"You're asking me how you'll be of value in a courtly setting? Gods, you must be desperate," Markus teases as she turns to look at him over her shoulder, his smile a ghost in the darkness. "So you married too high, and you'd be just as happy squatting around digging for herbs? Good, then you're probably fit to be a shrewd pair of eyes overseeing the family's budget, given how you've not a taste for all the finest things a lordly sum can afford. Nor do you come to him with the same vantage he was born to, and can see his people in another light, understand them in ways his breeding will not allow," the sellsword opines. "I can go on, but I rather think you get the point." Of the rest, the worse? He says nothing.
A low, tired sort of laugh escapes her lips, but at least it's a laugh. A sigh dove tails it and she waves the commentary off, but Corrie hasn't yet pulled away from the touch of his fingertips on her shoulder. "Fine, fine… I suppose there might be some… advantages. Just none that he is seeing right now. And I miss… home… He's not the man I knew when we were children… Everything I try to do here is… disdained. Gods, Markus… I don't know…" Corrie exhales again, tired eyes shutting a few moments. She doesn't really waver under his touch, but it's close. She's tired, body and soul. "…You still didn't answer my question." One of her eyes peeks back open as she says that.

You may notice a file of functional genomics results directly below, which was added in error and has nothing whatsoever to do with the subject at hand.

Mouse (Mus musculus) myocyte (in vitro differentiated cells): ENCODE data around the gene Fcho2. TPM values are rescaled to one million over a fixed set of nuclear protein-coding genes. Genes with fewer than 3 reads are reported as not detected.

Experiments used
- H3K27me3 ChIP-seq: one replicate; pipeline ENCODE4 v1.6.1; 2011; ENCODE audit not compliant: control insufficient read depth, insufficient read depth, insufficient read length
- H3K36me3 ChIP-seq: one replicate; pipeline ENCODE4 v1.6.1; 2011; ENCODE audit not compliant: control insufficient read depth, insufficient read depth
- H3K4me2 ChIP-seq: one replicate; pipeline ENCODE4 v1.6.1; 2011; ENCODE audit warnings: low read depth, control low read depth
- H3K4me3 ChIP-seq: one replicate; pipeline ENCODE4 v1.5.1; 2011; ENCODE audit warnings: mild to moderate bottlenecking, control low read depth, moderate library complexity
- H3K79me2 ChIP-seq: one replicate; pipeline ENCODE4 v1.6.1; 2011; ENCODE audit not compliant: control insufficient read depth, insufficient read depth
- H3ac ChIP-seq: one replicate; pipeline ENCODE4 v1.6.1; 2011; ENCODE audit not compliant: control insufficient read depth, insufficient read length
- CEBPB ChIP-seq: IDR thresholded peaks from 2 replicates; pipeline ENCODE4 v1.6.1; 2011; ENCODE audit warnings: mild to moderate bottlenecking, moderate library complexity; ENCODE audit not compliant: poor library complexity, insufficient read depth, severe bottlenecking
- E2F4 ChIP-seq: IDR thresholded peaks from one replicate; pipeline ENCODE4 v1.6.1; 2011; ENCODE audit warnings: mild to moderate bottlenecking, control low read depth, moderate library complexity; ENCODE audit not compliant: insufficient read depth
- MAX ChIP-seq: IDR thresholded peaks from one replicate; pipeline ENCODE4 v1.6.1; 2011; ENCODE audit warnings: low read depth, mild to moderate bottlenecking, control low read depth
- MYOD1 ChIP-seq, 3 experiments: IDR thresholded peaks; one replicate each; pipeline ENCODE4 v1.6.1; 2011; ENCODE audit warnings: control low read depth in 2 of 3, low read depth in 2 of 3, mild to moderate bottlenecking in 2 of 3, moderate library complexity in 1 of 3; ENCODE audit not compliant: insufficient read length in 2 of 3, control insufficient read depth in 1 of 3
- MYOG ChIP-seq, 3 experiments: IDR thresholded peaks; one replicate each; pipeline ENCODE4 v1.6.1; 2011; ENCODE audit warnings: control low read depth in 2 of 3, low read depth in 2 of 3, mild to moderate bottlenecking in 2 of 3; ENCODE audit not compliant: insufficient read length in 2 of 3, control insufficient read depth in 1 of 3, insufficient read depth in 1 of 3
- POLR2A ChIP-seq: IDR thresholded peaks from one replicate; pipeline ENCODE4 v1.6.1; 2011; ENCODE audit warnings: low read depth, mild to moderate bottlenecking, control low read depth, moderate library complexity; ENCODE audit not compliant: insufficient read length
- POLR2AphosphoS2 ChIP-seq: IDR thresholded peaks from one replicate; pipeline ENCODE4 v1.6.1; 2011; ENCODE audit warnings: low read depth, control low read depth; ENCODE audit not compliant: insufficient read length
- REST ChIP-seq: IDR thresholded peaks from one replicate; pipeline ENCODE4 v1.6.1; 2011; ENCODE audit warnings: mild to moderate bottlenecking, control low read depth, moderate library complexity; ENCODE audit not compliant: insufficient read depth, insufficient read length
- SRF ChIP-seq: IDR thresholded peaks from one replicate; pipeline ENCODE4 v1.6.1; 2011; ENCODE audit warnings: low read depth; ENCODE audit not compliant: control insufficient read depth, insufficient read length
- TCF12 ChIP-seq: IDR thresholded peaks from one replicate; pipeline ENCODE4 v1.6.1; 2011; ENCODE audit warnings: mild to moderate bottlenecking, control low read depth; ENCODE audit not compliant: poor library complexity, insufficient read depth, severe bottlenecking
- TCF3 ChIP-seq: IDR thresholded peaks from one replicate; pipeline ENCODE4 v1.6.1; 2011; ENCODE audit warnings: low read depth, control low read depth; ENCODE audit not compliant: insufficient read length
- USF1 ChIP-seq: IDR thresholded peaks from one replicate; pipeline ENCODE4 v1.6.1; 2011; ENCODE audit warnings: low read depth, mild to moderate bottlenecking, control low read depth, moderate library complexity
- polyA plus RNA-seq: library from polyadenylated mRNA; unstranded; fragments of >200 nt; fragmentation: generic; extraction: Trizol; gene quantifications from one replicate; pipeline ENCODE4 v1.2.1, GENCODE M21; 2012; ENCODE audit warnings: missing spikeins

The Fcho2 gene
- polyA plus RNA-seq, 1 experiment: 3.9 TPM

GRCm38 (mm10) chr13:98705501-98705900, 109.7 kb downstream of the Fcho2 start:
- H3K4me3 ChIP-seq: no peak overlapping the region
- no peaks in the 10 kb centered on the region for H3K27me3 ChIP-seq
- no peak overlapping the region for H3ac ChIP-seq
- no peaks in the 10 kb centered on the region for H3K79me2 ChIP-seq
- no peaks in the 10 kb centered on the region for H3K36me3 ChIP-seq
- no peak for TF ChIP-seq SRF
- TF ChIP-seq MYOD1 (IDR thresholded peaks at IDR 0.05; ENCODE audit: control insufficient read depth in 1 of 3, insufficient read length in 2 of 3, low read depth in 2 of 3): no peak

His hand is still warm on her shoulder, more substantial now. "See, that there…" Markus tells her, shaking his head. "Even how you talk has changed, you know? I swear, it's like you spend an extra heartbeat considering every sentence you make, and oftentimes when half is already out your mouth, as if you don't trust yourself to say the right things anymore…" He takes a step closer, his arm settling a bit against her back as the distance diminishes by a small step. "And not seeing it, that's rot on his part, because things were fine between you both before you came running here and he got hurt. You've not been yourself, Corrie, and if I can sense it, sure as hell your own husband can do the same."
Cordelya isn't used to being able to be read that easily. Even her husband can't do that, in truth. Or he doesn't care to. She stares up at Markus as he picks apart her actions as naturally as breathing, a touch more shame and lacking certainty painting her face even more now. He's right, he's absolutely right, and yet it leaves her even less certain of what to do about it. "War is hard on everyone, I do suppose. It changes everyone. Perhaps myself included, Markus. I cannot be that innocent little girl who dreams of horses and the banners. War isn't fucking… valiant sword fights and heroic deeds. It's sitting in a sick tent between two dying men, trying to figure out if you made the wrong move somewhere in cleaning out a wound, or didn't use enough fire milk, and if a man will die because YOU didn't take good enough care of him. Not because of the damned Ironborn or the war they fought."